As people are being urged to only travel for essential reasons, many are seeing the emptier roads as an opportunity to speed, putting lives at risk, according to South Yorkshire Police.
The warning comes after a crash on Common Road, Brierley, on Tuesday afternoon which took place on the same bend as a fatal collision two years ago when a speeding HGV struck pedestrian Jacqueline Wileman.
Inspector Jason Booth said: “Since members of the public were advised to stay at home, we have already seen numerous serious collisions and road accidents in which we believe speed was a factor.
“Not only are these drivers putting themselves and other road users at risk, but should their behaviour result in an accident, they are also tying up police and NHS resources.
“I am urging motorists to drive safely and allow us to be available to help those in need and focus on or fight against coronavirus.”
It comes after a survey of more than 2,000 residents revealed speeding was the issue people wanted police to tackle the most, followed by drivers who use their mobile phones while behind the wheel and those who use antisocial, illegal vehicles such as off-road bikes, particularly in residential zones.
The bid to clamp down on the issue will result in extra patrols being carried out in a bid to snare drivers, according to bosses behind the scheme.
Insp Booth added: “We want to tackle the issues that mean the most to our communities alongside our day-to-day work of disrupting and denying criminals the use of our road network.
“Since we have been gathering views, we have implemented a dedicated traffic car that patrols identified hotspot areas, carried out regular operations in partnership with the DVSA and partners and also held our first Operation Duxford, which focused on speeding.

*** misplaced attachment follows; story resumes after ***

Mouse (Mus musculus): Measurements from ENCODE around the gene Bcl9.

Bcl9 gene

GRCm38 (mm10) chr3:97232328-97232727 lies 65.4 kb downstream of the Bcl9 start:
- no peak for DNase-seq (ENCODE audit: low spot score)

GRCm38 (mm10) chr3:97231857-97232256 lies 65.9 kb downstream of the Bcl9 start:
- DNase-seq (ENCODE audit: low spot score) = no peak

“We are working hard to tackle their concerns and make local roads safer.”
Complaints have been received by the police that not enough is being done to combat long-running speeding concerns, but more presence is being promised.
“We carry out regular patrols and operations to tackle various driving offences and will continue to do so, as one life taken is one too many,” Insp Booth said.
“The speed limits are there for a reason, no matter how many cars or vehicles are on the road.
“The single most important action we can all take, in fighting coronavirus, is to stay at home in order to protect the NHS and save lives.”
Joanne Wehrle, manager of South Yorkshire Safer Roads Partnership, said the organisation would continue to relay important updates about road use via social media.
“We know most people are following the very clear government advice to stay at home and we thank you for doing so,” she added.
“Our team will continue to issue updates about things like MOT extensions and mobile safety camera locations to try and keep everyone informed.
“But the main thing we can all do now is follow the guidance to stay at home and only make essential journeys.”